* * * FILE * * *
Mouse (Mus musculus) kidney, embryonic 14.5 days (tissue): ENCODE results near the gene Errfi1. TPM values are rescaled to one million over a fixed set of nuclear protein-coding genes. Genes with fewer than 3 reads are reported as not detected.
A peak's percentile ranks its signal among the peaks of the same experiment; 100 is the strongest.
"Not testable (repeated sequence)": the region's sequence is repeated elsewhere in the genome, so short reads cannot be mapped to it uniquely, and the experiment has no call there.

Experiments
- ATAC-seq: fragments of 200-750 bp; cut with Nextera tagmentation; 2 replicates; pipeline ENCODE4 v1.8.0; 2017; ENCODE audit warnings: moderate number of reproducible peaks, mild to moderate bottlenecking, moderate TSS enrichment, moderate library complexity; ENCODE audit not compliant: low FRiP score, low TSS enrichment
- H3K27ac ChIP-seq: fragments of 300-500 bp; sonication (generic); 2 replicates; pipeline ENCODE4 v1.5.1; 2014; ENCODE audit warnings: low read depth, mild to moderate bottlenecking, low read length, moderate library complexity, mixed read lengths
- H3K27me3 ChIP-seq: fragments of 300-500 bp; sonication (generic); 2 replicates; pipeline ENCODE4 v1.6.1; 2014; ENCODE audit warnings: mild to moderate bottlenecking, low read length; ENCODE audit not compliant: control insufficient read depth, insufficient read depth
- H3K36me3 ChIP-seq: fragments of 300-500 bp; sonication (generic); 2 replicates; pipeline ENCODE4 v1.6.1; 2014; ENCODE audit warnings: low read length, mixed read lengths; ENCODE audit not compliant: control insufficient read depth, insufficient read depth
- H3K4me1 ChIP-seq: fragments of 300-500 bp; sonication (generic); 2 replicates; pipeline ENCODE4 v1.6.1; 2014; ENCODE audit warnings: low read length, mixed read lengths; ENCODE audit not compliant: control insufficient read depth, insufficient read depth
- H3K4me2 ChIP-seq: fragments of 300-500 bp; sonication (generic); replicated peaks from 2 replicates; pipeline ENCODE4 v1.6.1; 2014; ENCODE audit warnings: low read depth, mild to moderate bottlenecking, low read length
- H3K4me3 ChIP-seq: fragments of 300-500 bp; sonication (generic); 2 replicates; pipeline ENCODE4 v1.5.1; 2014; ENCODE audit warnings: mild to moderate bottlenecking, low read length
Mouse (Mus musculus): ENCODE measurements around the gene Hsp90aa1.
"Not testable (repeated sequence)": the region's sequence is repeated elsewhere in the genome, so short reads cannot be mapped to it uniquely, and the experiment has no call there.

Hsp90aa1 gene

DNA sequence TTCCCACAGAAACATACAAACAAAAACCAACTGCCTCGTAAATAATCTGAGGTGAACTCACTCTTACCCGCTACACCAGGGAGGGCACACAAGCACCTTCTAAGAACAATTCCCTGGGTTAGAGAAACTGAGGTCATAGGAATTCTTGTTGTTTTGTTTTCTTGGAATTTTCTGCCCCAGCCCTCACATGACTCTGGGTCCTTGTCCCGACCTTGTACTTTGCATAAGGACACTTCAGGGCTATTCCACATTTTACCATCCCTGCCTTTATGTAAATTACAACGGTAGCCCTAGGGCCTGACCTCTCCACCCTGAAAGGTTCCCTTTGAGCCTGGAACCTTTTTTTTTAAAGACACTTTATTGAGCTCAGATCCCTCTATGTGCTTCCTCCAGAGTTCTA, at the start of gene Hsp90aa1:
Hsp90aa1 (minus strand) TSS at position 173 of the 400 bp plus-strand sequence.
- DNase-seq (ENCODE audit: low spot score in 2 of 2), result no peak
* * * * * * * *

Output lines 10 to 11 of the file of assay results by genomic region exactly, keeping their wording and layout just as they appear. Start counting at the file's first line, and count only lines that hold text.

- H3K4me2 ChIP-seq: fragments of 300-500 bp; sonication (generic); replicated peaks from 2 replicates; pipeline ENCODE4 v1.6.1; 2014; ENCODE audit warnings: low read depth, mild to moderate bottlenecking, low read length
- H3K4me3 ChIP-seq: fragments of 300-500 bp; sonication (generic); 2 replicates; pipeline ENCODE4 v1.5.1; 2014; ENCODE audit warnings: mild to moderate bottlenecking, low read length